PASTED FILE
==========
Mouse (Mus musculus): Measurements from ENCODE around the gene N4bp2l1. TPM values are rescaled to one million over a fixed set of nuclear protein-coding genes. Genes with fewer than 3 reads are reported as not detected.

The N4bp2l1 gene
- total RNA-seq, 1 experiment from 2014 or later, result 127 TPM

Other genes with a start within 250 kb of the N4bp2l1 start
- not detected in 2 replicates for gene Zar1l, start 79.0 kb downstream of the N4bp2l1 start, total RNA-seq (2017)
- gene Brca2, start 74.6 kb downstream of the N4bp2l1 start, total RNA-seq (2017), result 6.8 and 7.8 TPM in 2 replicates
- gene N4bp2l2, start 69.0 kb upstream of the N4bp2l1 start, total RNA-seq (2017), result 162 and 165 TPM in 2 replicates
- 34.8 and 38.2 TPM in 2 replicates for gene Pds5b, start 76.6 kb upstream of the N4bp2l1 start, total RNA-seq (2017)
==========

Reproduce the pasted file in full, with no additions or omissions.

Mouse (Mus musculus): Measurements from ENCODE around the gene N4bp2l1. TPM values are rescaled to one million over a fixed set of nuclear protein-coding genes. Genes with fewer than 3 reads are reported as not detected.

The N4bp2l1 gene
- total RNA-seq, 1 experiment from 2014 or later, result 127 TPM

Other genes with a start within 250 kb of the N4bp2l1 start
- not detected in 2 replicates for gene Zar1l, start 79.0 kb downstream of the N4bp2l1 start, total RNA-seq (2017)
- gene Brca2, start 74.6 kb downstream of the N4bp2l1 start, total RNA-seq (2017), result 6.8 and 7.8 TPM in 2 replicates
- gene N4bp2l2, start 69.0 kb upstream of the N4bp2l1 start, total RNA-seq (2017), result 162 and 165 TPM in 2 replicates
- 34.8 and 38.2 TPM in 2 replicates for gene Pds5b, start 76.6 kb upstream of the N4bp2l1 start, total RNA-seq (2017)